Open AccessArticle Foreign Workers and the Wage Distribution: What Does the Influence Function Reveal?
Econometrics 2018, 6(3), 41; https://doi.org/10.3390/econometrics6030041
Received: 31 January 2018 / Revised: 31 August 2018 / Accepted: 31 August 2018 / Published: 7 September 2018
PDF Full-text (716 KB) | HTML Full-text | XML Full-text
Abstract
This paper draws upon influence function regression methods to determine where foreign workers stand in the distribution of private sector wages in Luxembourg, and assess whether and how much their wages contribute to wage inequality. This is quantified by measuring the effect that
[...] Read more.
This paper draws upon influence function regression methods to determine where foreign workers stand in the distribution of private sector wages in Luxembourg, and assess whether and how much their wages contribute to wage inequality. This is quantified by measuring the effect that a marginal increase in the proportion of foreign workers—foreign residents or cross-border workers—would have on selected quantiles and measures of inequality. Analysis of the 2006 Structure of Earnings Survey reveals that foreign workers have generally lower wages than natives and therefore tend to haul the overall wage distribution downwards. Yet, their influence on wage inequality reveals small and negative. All impacts are further muted when accounting for human capital and, especially, job characteristics. Not observing any large positive inequality contribution on the Luxembourg labour market is a striking result given the sheer size of the foreign workforce and its polarization at both ends of the skill distribution. Full article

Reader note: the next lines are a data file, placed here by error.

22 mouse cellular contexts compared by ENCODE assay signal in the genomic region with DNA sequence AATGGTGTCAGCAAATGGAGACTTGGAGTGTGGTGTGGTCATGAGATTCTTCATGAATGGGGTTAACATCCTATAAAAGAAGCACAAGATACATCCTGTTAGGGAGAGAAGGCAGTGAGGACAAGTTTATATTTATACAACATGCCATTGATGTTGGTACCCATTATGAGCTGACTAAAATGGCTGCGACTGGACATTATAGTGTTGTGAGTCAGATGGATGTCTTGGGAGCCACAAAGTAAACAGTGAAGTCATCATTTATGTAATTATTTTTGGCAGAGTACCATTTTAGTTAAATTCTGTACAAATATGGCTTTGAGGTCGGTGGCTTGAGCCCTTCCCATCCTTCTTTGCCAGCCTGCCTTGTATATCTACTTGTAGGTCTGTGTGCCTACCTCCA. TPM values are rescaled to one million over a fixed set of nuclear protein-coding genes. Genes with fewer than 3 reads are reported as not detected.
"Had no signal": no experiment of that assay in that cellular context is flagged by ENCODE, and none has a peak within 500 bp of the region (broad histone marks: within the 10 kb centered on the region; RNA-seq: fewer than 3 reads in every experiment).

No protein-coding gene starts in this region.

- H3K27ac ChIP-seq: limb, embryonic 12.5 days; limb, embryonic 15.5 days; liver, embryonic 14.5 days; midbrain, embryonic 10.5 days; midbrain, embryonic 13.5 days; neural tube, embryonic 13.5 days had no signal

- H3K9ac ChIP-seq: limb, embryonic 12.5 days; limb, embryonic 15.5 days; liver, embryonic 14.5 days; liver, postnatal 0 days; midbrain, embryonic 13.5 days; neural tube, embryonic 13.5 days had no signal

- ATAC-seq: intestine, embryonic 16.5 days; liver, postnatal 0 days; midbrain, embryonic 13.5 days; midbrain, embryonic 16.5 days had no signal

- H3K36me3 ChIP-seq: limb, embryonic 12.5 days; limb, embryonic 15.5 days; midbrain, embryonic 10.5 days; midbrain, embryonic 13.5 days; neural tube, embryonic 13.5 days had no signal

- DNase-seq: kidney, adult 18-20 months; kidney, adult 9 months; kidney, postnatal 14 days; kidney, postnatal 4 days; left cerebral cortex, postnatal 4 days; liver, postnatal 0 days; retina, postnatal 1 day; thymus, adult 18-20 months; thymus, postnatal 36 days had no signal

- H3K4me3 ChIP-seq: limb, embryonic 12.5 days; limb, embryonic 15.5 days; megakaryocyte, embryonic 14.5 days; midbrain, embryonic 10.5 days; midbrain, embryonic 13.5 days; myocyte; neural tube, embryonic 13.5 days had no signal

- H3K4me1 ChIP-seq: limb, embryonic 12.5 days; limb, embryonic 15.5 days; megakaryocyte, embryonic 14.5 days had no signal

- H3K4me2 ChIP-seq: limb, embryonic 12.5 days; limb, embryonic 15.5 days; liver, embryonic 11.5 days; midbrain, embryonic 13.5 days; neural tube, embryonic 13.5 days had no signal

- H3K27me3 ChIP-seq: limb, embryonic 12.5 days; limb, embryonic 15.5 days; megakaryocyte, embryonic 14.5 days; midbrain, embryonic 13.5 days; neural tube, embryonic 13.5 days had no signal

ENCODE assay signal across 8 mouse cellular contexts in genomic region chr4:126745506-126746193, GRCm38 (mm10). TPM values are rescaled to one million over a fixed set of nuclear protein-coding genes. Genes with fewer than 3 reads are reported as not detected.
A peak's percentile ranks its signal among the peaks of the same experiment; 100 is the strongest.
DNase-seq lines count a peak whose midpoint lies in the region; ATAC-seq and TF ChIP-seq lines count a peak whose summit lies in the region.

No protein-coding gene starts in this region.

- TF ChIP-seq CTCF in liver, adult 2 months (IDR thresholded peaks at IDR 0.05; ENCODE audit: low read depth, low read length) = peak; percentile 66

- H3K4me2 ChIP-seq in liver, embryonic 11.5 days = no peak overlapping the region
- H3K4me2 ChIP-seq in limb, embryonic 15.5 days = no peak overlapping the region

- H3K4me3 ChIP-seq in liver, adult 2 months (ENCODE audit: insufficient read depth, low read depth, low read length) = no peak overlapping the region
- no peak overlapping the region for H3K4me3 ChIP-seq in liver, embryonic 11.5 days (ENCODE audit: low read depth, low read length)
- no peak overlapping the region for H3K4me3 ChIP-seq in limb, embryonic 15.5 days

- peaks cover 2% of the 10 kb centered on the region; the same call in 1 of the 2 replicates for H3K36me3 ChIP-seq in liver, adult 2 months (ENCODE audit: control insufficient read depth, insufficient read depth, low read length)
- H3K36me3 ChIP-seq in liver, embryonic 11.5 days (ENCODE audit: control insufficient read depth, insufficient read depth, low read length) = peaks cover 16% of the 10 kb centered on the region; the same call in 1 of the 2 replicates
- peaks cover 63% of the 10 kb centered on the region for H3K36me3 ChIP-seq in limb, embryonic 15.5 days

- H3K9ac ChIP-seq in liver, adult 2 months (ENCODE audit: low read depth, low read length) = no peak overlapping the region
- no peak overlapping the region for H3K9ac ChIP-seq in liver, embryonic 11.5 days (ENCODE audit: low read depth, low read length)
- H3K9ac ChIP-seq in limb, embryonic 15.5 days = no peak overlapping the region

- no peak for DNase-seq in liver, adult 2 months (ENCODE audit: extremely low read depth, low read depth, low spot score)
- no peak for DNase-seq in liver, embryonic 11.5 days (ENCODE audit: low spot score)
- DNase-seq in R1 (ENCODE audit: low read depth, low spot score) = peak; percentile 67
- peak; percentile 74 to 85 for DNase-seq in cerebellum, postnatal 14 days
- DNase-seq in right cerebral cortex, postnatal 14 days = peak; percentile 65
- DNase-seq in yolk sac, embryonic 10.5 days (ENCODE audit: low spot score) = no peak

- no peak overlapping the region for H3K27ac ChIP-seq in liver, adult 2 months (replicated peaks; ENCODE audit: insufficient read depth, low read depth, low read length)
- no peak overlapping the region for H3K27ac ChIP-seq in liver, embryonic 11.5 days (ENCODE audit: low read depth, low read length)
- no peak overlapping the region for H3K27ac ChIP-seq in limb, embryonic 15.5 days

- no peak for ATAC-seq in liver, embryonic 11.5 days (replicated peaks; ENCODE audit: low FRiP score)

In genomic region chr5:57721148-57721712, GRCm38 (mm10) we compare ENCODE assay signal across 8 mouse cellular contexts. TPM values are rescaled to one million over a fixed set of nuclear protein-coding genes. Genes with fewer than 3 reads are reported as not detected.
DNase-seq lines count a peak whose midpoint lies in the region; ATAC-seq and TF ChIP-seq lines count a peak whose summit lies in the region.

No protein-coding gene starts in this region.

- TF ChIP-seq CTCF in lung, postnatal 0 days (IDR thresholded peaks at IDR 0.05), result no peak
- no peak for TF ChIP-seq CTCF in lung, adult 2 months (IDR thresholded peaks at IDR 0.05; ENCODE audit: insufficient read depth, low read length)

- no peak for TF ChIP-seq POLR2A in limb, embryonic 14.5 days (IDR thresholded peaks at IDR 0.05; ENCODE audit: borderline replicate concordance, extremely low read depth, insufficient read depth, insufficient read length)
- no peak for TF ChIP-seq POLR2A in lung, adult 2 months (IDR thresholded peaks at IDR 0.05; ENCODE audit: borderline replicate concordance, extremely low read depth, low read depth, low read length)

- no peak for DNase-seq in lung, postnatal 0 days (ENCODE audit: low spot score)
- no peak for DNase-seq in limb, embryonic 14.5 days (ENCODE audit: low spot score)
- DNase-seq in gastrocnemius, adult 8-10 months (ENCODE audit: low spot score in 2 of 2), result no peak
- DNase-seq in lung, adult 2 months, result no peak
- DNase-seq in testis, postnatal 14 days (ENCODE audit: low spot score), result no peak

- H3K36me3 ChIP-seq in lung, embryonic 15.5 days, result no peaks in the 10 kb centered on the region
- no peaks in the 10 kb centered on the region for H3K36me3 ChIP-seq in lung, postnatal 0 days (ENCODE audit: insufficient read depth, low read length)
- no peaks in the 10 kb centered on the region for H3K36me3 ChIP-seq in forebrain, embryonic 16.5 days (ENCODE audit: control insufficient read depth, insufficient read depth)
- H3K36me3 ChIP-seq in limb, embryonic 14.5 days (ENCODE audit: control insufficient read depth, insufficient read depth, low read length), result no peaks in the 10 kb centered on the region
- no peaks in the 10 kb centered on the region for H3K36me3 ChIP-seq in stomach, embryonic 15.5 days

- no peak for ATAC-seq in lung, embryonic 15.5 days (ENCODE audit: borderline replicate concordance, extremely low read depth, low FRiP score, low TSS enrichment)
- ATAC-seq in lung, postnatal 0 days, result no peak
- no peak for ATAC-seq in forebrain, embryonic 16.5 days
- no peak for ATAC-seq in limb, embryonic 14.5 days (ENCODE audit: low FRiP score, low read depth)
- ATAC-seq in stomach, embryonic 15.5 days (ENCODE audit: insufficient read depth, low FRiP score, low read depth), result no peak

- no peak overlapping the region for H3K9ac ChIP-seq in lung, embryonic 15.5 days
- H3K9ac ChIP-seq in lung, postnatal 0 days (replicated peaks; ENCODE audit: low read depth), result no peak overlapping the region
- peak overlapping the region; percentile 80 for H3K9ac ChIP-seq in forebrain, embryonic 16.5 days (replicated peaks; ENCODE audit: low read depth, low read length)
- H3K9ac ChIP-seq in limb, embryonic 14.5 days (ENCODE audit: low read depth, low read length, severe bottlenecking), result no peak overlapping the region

(This article belongs to the Special Issue Econometrics and Income Inequality) Printed Edition available
Figures

Figure 1

Open AccessArticle Top Incomes and Inequality Measurement: A Comparative Analysis of Correction Methods Using the EU SILC Data